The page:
HERE we can indulge our tastes for beautiful quality of materials and fine workmanship, as well as good line and color, so we describe a room which has elegant distinction and atmosphere, yet is not a so-called period room rather a modern room, in the sense that it combines beautiful lines and exquisite coloring with every modern development for genuine comfort and convenience.
The walls are paneled and painted a soft taupe there are no pictures; simply one very beautiful mirror in a dull-gold frame, a Louis XVI reproduction.
The carpet made of dark taupe velvet covers the entire floor. The furniture is Louis XV, of the wonderful painted sort, the beautiful bed with its low head and foot boards exactly the same height, curving backward; the edges a waved line, the ground-color a lovely pistachio green, and the decoration gay old-fashioned garden flowers in every possible shade.
Image Source: firstlightdesigns.com
The bureau has three or four drawers and a bowed front with clambering flowers. These two pieces, and a delightful night table are exact copies of the Clyde Fitch set in the Cooper Hewitt Museum, at New York; the originals are genuine antiques, and their color soft from age. A graceful dressing table with winged mirrors, has been designed to go with this set, and is painted like the bureau. The glass is a modern reproduction of the lovely old eighteenth century mirror glass which has designs cut into it, forming a frame.
For chairs, all-over upholstered ones are used, of good lines and proportions; two or three for comfort, and a low slipper-chair for convenience. These are covered in a chintz with a light green ground, like the furniture, and flowered in roses and violets, green foliage and lovely blue sprays.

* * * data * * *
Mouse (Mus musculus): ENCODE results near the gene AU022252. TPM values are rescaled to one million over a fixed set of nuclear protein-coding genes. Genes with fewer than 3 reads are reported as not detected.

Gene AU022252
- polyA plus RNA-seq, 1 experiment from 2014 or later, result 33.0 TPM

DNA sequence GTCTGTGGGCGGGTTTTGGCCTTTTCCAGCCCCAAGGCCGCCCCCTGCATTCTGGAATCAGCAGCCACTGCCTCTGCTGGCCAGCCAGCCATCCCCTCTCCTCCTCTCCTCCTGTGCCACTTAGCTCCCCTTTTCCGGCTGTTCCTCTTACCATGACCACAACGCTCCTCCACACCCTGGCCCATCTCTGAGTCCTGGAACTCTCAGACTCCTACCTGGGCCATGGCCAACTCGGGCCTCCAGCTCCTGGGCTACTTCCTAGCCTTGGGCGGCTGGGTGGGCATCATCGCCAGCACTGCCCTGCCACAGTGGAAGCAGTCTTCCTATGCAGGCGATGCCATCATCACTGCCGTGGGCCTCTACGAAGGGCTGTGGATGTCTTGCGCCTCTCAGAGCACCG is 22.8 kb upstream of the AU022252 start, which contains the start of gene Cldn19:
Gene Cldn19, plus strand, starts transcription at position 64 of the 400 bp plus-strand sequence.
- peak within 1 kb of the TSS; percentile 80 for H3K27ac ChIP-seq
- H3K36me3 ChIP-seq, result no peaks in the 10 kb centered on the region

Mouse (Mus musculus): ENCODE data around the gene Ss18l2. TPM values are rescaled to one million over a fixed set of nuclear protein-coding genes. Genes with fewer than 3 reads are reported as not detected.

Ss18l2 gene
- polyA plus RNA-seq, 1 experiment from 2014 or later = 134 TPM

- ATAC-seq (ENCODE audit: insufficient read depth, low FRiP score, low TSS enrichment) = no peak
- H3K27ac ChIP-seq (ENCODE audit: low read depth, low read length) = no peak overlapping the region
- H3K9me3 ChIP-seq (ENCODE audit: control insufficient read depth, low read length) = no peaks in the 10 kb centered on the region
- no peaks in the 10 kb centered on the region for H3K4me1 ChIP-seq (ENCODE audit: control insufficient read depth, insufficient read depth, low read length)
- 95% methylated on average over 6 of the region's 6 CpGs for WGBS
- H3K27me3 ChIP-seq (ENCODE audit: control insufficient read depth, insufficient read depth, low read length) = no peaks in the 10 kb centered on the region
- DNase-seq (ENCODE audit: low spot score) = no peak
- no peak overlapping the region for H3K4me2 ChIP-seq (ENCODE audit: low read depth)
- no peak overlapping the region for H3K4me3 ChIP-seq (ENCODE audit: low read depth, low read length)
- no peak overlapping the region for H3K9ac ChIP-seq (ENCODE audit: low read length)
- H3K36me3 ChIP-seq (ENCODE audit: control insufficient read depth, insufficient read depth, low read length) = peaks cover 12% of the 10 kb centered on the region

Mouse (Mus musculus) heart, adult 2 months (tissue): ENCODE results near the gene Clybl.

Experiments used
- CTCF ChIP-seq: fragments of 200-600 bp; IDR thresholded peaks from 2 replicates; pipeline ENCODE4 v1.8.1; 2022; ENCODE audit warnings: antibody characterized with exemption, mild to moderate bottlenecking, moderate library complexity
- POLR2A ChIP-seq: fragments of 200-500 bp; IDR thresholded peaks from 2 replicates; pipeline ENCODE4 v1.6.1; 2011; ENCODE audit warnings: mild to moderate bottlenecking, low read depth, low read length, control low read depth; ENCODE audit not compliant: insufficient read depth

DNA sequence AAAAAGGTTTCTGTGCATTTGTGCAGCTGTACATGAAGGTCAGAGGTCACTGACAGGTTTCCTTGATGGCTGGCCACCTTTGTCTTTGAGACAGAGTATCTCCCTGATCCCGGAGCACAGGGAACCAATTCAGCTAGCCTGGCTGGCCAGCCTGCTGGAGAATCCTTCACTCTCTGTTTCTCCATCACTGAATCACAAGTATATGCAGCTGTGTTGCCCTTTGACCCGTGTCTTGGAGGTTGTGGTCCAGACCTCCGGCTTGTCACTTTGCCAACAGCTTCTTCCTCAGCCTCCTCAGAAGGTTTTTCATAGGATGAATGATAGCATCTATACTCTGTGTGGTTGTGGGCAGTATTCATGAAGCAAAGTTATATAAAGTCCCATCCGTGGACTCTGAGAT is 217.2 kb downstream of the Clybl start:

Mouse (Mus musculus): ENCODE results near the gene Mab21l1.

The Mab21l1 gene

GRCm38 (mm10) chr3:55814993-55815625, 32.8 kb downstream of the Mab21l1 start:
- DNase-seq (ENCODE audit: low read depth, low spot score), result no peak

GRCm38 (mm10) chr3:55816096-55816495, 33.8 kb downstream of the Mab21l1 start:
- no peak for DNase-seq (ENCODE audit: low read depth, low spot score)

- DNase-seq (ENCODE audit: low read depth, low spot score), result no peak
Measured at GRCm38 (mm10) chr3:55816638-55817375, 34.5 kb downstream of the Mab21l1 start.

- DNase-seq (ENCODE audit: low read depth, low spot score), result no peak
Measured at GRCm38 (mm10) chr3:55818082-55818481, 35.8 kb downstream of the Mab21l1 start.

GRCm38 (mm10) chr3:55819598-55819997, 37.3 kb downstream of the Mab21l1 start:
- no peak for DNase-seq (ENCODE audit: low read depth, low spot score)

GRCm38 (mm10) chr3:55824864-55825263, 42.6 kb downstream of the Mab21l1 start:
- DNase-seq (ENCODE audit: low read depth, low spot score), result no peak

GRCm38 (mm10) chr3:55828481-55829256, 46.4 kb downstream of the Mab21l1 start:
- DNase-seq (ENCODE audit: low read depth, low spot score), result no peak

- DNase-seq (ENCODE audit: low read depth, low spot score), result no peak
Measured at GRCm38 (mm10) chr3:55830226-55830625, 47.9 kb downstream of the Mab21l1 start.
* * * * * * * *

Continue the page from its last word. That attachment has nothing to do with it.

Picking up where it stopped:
The window curtains are of soft, apple-green taffeta, trimmed with a broad puffing of the same silk, edged on each side by black moss-trimming, two inches wide. These curtains hang from dull-gold cornices of wood, with open carving, through which one gets glimpses of the green taffeta of the curtains.
In another suite we have a boudoir done in sage greens and soft browns. The curtains of taffeta, in stripes of the two colors. Two tiers of crème net form sash curtains.
The carpet is a rich mulberry brown, day-bed a reproduction of an antique, painted in faded greens with pannier fleur design on back, in lovely faded colors, taffeta cushions of sage green and an occasional note about the room of mulberry and dull blue. Electric light shades are of decorated parchment paper.
Really an enchanting nest, and as it is in a New York apartment, and occasionally used as a bedroom, a piece of furniture has been designed for it similar to the wardrobe shown in picture, only not so high. The glass door, when open, discloses a toilet table, completely fitted out, the presence of which one would never suspect.
The sash-curtains are of the very finest cream net, and the window shades are of glazed linen, a deep cream ground, with a pattern showing a green lattice over which climb pink roses. The shades are edged at the bottom with a narrow pink fringe.
The bed has a cover of green taffeta exactly like curtains, with the same trimming of puffed taffeta, edged with a black moss trimming.
The mantelpiece is true to artistic standards and realizes the responsibility of its position as keynote to the room. Placed upon it are a beautiful old clock and two vases, correct as to line and color.
Always be careful not to spoil a beautiful mantel or beautiful ornaments by having them out of proportion one with the other. Plate XXIV shows a mantel which fails as a composition because the bust, an original by Behest, beautiful in itself, is too heavy for the mantel it Stands on and too large for the mirror, which reflects it and serves as its background.
Keep everything in correct proportion to the whole. We have in mind the instance of some rarely beautiful walls taken from an ancient monastery in Parma, Italy. They were ideal in their original setting, but since they have been transported to America, no setting seems right. They belonged in a building where there was a succession of small rooms with low ceilings, each room perfect like so many pearls on a string. Here in America their only suitable place would be a museum, or to frame the tiny “devotional” of some precious Flower of Modernity.